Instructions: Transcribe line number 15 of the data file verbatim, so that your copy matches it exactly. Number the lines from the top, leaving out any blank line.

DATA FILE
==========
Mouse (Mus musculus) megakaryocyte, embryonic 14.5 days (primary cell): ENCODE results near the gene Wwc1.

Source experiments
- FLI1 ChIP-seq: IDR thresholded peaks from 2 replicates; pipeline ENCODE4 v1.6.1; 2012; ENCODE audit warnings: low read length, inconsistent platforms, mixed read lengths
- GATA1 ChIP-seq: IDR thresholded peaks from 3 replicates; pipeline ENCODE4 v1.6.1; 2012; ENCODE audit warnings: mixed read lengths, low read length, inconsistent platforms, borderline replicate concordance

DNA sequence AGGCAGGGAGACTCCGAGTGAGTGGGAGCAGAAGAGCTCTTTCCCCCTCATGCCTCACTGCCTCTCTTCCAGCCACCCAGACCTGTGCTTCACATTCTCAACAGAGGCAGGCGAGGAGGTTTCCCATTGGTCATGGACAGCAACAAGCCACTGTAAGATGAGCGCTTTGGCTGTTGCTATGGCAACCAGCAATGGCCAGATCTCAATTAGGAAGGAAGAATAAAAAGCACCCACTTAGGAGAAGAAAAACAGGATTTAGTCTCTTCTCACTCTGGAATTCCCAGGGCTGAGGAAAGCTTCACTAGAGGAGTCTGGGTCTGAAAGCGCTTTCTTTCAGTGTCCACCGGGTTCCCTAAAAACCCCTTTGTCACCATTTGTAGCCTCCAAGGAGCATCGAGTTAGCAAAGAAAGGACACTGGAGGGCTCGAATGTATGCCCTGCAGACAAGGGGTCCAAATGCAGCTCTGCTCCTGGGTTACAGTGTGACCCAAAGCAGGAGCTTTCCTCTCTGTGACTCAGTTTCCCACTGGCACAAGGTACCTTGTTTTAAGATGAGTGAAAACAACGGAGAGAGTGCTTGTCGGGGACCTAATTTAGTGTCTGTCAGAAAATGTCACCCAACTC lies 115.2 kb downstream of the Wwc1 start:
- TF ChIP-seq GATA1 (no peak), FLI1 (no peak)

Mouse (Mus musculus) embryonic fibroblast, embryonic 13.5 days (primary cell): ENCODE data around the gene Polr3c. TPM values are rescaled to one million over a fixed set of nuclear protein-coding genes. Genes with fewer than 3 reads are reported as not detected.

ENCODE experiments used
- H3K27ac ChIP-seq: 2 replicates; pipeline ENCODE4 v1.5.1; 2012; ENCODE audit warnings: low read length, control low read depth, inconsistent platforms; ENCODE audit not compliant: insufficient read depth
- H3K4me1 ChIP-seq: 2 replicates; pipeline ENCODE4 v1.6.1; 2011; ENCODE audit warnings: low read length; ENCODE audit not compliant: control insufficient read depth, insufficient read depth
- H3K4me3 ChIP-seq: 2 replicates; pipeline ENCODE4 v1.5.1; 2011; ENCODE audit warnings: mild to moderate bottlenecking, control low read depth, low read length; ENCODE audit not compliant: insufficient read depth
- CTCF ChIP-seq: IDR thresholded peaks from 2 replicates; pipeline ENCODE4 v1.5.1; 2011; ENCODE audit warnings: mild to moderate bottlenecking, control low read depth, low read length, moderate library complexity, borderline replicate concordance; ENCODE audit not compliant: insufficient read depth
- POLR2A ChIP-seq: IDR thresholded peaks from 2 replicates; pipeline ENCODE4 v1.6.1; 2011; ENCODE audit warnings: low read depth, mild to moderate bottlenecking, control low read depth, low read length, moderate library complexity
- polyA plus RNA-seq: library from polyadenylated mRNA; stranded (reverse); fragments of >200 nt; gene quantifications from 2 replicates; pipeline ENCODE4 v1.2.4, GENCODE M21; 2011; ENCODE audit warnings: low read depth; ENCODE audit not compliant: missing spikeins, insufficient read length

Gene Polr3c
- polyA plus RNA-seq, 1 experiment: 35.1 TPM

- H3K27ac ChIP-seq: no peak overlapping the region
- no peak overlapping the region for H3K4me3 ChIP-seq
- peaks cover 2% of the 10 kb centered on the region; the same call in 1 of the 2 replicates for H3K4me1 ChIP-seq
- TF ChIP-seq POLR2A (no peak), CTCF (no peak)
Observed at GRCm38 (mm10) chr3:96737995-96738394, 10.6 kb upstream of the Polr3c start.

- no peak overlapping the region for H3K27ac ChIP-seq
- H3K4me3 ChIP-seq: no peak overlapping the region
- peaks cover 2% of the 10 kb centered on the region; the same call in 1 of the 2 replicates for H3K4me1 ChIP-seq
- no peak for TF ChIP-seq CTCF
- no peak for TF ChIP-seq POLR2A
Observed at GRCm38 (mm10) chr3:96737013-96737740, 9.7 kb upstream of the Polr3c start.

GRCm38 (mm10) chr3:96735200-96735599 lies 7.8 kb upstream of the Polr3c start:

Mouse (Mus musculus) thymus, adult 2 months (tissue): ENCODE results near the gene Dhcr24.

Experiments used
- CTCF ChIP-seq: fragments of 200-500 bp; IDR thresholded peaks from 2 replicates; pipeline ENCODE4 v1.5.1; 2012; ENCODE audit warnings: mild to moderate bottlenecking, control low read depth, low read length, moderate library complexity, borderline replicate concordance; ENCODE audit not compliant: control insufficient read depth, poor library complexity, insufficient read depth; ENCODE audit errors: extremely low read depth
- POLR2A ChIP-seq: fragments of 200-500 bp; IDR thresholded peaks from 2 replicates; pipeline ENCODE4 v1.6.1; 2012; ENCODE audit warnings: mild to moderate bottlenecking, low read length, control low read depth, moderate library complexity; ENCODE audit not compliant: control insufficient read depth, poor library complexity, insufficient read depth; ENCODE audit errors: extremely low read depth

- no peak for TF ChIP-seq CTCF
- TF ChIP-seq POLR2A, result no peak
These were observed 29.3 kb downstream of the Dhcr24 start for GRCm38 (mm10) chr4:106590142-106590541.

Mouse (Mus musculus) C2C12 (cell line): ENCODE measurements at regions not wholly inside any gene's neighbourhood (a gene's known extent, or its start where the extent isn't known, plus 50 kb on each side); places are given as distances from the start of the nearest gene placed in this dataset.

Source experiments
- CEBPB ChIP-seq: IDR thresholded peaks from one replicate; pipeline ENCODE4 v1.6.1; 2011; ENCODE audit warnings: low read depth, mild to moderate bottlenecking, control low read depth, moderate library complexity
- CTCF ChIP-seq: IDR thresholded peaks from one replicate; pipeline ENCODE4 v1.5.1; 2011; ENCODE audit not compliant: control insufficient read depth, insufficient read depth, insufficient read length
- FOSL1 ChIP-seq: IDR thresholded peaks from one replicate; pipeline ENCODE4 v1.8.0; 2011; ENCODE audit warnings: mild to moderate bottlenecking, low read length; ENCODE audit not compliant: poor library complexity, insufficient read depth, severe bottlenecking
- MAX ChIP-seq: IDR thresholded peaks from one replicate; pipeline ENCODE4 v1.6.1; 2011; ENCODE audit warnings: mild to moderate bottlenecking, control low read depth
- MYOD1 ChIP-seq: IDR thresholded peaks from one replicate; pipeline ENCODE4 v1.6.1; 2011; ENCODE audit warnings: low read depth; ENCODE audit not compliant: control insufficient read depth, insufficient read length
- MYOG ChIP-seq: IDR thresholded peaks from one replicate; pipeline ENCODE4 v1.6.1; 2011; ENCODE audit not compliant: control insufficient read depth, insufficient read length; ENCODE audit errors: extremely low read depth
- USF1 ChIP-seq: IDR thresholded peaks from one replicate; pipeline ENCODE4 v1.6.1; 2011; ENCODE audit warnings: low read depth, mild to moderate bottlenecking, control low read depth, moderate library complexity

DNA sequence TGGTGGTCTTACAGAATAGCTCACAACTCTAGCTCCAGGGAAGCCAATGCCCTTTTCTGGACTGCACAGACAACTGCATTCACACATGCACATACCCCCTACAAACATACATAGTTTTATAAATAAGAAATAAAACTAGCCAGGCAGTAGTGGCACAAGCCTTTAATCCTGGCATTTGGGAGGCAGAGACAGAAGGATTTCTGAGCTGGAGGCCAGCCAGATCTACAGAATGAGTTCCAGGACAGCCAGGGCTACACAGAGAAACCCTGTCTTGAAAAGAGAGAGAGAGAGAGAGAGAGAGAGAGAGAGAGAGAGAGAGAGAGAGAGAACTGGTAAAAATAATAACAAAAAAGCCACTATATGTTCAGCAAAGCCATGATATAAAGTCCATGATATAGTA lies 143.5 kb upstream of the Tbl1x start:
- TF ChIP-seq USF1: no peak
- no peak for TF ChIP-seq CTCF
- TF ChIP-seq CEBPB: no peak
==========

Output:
Gene Polr3c